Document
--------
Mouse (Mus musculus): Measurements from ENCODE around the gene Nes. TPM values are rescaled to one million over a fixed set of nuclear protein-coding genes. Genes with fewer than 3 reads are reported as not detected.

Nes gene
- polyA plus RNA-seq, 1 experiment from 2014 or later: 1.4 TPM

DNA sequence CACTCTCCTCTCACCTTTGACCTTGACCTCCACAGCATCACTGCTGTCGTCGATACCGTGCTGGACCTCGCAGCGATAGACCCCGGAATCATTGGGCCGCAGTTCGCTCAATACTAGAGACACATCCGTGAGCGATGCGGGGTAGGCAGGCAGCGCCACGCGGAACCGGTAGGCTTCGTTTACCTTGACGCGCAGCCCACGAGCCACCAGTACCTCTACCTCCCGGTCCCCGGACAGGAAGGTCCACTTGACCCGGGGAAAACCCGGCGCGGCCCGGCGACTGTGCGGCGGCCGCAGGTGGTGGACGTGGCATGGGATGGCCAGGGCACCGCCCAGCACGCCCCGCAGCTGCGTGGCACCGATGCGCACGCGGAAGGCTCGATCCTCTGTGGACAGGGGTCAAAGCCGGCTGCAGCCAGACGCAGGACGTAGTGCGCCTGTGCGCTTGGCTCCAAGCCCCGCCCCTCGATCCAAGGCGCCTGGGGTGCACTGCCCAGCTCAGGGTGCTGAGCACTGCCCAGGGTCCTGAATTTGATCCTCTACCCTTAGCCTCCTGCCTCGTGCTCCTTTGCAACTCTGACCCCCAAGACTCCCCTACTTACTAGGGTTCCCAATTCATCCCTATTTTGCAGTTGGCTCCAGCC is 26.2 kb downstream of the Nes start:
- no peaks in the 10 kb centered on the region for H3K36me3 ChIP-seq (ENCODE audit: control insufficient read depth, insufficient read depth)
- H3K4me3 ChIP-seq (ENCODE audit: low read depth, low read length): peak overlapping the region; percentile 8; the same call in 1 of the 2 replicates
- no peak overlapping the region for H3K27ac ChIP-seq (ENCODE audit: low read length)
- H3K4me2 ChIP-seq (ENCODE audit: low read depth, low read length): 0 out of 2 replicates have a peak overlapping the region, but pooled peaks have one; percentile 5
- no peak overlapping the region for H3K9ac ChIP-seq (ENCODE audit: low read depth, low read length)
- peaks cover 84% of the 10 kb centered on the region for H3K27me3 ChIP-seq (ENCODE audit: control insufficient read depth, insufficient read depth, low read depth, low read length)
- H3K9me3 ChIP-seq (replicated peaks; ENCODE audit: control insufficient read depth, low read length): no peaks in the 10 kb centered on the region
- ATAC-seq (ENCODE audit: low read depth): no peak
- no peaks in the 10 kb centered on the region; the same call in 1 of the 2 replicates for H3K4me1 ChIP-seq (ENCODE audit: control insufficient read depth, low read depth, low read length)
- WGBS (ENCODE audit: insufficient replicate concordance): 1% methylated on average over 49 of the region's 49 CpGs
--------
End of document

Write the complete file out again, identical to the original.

Mouse (Mus musculus): Measurements from ENCODE around the gene Nes. TPM values are rescaled to one million over a fixed set of nuclear protein-coding genes. Genes with fewer than 3 reads are reported as not detected.

Nes gene
- polyA plus RNA-seq, 1 experiment from 2014 or later: 1.4 TPM

DNA sequence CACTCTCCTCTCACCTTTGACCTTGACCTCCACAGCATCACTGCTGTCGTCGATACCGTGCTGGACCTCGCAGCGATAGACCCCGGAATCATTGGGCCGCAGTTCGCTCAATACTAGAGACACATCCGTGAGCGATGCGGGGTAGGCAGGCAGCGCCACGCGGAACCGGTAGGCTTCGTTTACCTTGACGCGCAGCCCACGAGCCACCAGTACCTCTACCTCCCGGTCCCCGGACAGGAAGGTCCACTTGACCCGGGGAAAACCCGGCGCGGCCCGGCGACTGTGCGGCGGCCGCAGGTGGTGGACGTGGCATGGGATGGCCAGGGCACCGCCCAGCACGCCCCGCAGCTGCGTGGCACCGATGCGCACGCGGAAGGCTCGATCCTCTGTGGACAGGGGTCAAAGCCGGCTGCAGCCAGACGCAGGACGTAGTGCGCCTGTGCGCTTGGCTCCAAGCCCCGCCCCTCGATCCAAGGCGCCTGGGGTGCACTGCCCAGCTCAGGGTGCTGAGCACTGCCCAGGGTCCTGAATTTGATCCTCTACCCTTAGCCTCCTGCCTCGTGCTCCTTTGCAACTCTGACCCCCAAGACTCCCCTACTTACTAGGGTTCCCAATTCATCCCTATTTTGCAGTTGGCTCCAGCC is 26.2 kb downstream of the Nes start:
- no peaks in the 10 kb centered on the region for H3K36me3 ChIP-seq (ENCODE audit: control insufficient read depth, insufficient read depth)
- H3K4me3 ChIP-seq (ENCODE audit: low read depth, low read length): peak overlapping the region; percentile 8; the same call in 1 of the 2 replicates
- no peak overlapping the region for H3K27ac ChIP-seq (ENCODE audit: low read length)
- H3K4me2 ChIP-seq (ENCODE audit: low read depth, low read length): 0 out of 2 replicates have a peak overlapping the region, but pooled peaks have one; percentile 5
- no peak overlapping the region for H3K9ac ChIP-seq (ENCODE audit: low read depth, low read length)
- peaks cover 84% of the 10 kb centered on the region for H3K27me3 ChIP-seq (ENCODE audit: control insufficient read depth, insufficient read depth, low read depth, low read length)
- H3K9me3 ChIP-seq (replicated peaks; ENCODE audit: control insufficient read depth, low read length): no peaks in the 10 kb centered on the region
- ATAC-seq (ENCODE audit: low read depth): no peak
- no peaks in the 10 kb centered on the region; the same call in 1 of the 2 replicates for H3K4me1 ChIP-seq (ENCODE audit: control insufficient read depth, low read depth, low read length)
- WGBS (ENCODE audit: insufficient replicate concordance): 1% methylated on average over 49 of the region's 49 CpGs